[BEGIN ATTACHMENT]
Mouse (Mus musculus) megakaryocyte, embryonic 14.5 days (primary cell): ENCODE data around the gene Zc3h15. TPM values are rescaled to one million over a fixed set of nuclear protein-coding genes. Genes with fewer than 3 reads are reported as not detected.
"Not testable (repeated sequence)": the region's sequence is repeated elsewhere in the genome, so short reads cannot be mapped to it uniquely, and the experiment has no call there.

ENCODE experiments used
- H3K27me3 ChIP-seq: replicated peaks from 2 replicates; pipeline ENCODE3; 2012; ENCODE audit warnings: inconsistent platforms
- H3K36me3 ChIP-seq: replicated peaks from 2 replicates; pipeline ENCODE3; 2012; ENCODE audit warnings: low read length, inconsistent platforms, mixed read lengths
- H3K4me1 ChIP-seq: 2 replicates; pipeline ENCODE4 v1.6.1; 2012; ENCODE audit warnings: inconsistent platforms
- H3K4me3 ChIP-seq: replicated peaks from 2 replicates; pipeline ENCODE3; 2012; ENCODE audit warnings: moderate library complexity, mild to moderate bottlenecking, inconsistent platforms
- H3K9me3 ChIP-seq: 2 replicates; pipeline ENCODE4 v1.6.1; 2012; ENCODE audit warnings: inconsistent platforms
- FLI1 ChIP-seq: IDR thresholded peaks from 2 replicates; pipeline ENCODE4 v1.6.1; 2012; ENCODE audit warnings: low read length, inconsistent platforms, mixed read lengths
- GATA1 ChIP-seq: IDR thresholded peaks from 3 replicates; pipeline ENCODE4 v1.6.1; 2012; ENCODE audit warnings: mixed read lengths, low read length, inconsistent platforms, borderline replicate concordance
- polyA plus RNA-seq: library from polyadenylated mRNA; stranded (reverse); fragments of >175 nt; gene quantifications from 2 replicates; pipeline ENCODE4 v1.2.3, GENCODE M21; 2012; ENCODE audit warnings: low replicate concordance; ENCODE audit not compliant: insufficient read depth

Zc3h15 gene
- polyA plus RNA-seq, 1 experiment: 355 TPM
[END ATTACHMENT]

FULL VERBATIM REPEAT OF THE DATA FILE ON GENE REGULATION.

Mouse (Mus musculus) megakaryocyte, embryonic 14.5 days (primary cell): ENCODE data around the gene Zc3h15. TPM values are rescaled to one million over a fixed set of nuclear protein-coding genes. Genes with fewer than 3 reads are reported as not detected.
"Not testable (repeated sequence)": the region's sequence is repeated elsewhere in the genome, so short reads cannot be mapped to it uniquely, and the experiment has no call there.

ENCODE experiments used
- H3K27me3 ChIP-seq: replicated peaks from 2 replicates; pipeline ENCODE3; 2012; ENCODE audit warnings: inconsistent platforms
- H3K36me3 ChIP-seq: replicated peaks from 2 replicates; pipeline ENCODE3; 2012; ENCODE audit warnings: low read length, inconsistent platforms, mixed read lengths
- H3K4me1 ChIP-seq: 2 replicates; pipeline ENCODE4 v1.6.1; 2012; ENCODE audit warnings: inconsistent platforms
- H3K4me3 ChIP-seq: replicated peaks from 2 replicates; pipeline ENCODE3; 2012; ENCODE audit warnings: moderate library complexity, mild to moderate bottlenecking, inconsistent platforms
- H3K9me3 ChIP-seq: 2 replicates; pipeline ENCODE4 v1.6.1; 2012; ENCODE audit warnings: inconsistent platforms
- FLI1 ChIP-seq: IDR thresholded peaks from 2 replicates; pipeline ENCODE4 v1.6.1; 2012; ENCODE audit warnings: low read length, inconsistent platforms, mixed read lengths
- GATA1 ChIP-seq: IDR thresholded peaks from 3 replicates; pipeline ENCODE4 v1.6.1; 2012; ENCODE audit warnings: mixed read lengths, low read length, inconsistent platforms, borderline replicate concordance
- polyA plus RNA-seq: library from polyadenylated mRNA; stranded (reverse); fragments of >175 nt; gene quantifications from 2 replicates; pipeline ENCODE4 v1.2.3, GENCODE M21; 2012; ENCODE audit warnings: low replicate concordance; ENCODE audit not compliant: insufficient read depth

Zc3h15 gene
- polyA plus RNA-seq, 1 experiment: 355 TPM